A central point for the organizational leader is the development of other people. This practice is fundamental for achieving the purpose of enhancing organizational capability, especially during times of discontinuities, transitions and transformations. How else can a vision and a strategy be implemented except by human beings taking initiative?
Power stems from the belief that a person can take actions that will alter the external environment. To develop and sustain that belief is to potentialize people. My appreciated teacher and friend Albert Bandura, noted for his extraordinary work on beliefs and power, among other contributions, instructed us about four means of empowering others. (1) Through positive emotional support during experiences associated with stress and anxiety. (2) Through words of encouragement and positive persuasion. (3) By offering models of success with whom people can identify. (4) By providing the opportunity for successful completion of a task.
With these four tactics the internal organizational leader can start potentializing others. No manager, executive, supervisor or leader can afford to under estimate their importance. In fact, a strong case has been made for the idea that, when the computer ultimately undetermines the hierarchical organization as we know it today, the mayor responsibility of managers will be that of developing other human beings. Precisely, because this was not fully done in another epoch, organizations had great difficulties with deploying efforts of career passages and succession planning. But in the information and knowledge age, experts ask the following pedagogical question: what is required of managers and professionals in the emerging workplace? The researched answer is that what is needed is communication skills, capacity for sharing meaning through inquiry and dialogue, and engendering learning, in contrast to an earlier emphasis on contractual relationships or the authority derived from a function and position.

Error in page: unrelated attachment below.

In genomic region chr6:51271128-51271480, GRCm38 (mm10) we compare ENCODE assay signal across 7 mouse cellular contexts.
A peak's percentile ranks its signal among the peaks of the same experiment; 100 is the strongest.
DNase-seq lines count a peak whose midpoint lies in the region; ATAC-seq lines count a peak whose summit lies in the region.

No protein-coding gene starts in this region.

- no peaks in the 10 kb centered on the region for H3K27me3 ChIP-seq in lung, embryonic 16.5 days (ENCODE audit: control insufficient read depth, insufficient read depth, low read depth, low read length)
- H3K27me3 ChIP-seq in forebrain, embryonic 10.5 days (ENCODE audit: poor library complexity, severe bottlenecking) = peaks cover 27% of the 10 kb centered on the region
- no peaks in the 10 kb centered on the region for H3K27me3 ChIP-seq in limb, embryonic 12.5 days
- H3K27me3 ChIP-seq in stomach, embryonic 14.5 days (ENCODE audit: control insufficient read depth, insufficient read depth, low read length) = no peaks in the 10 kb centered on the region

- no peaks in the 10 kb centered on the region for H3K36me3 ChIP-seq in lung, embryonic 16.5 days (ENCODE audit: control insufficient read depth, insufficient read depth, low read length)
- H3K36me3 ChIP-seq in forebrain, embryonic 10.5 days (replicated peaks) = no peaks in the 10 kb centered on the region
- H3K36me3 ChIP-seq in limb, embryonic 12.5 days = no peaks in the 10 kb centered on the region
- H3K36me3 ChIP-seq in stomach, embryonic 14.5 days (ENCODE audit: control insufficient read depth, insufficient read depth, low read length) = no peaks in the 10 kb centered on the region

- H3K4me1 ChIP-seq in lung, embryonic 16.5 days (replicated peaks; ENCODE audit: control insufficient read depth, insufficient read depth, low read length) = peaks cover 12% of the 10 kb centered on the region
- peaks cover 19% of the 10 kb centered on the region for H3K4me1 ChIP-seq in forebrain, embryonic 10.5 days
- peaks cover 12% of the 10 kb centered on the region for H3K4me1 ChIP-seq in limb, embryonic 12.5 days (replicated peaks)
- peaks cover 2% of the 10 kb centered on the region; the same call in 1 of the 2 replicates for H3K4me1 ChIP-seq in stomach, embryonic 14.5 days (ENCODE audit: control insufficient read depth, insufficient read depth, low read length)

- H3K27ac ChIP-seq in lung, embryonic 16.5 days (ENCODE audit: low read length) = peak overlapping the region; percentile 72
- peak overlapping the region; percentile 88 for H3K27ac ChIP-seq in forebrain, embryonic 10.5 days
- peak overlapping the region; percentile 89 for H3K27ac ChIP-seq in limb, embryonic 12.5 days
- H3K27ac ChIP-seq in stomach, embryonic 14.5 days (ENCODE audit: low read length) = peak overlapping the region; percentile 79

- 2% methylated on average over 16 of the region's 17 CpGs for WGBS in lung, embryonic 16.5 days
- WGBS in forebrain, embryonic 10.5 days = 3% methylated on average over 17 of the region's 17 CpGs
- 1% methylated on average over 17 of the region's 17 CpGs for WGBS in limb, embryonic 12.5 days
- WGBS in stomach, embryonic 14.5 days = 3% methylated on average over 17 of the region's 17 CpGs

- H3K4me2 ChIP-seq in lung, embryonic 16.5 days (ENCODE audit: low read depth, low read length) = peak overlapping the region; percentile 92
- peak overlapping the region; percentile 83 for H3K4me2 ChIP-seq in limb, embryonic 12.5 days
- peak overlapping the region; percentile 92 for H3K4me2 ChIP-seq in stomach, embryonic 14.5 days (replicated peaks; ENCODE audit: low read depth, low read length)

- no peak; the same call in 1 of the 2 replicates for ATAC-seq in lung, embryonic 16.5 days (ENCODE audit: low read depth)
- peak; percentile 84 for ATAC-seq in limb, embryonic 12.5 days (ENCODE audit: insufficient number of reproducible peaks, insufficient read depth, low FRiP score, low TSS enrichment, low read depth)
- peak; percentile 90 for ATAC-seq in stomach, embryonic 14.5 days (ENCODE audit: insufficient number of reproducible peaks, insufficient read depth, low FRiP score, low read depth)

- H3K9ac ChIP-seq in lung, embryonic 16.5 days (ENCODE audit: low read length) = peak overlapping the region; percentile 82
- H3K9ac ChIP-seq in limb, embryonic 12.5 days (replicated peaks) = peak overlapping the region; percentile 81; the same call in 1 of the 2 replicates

Developing others is increasingly being seen as a key component of effective leadership. The sense of empowerment among employees yields the following results: people feel significant, learning and merit matter, people are part of a community and working is exciting.
The key vehicles for development are the profound educational programs and challenging work assignments. The ticklish task is to stretch the individual potential and yet be reasonably sure that the person can succeed, or if failure occurs (which should not happen frequently), to make sure that the final outcome is learning, not punishment. As Edward W. Deming stated many times, fear of failure should never be a reason not to do something. As individuals develop, the level of supervision and guidance they will require for successful completion of a task declines.
It is necessary that everybody go beyond their daily grind of work to think, discuss, write or speak out on issues and methods that will make it easier for our successors to continue a tradition of service to our organizations and communities. Of course, you will encounter some people that don`t really want to work hard. Even with them, take a moment to share some value-adding insights and persuade them not to achieve the goal of dying well rested.
Copyright 2001 QBS, Inc.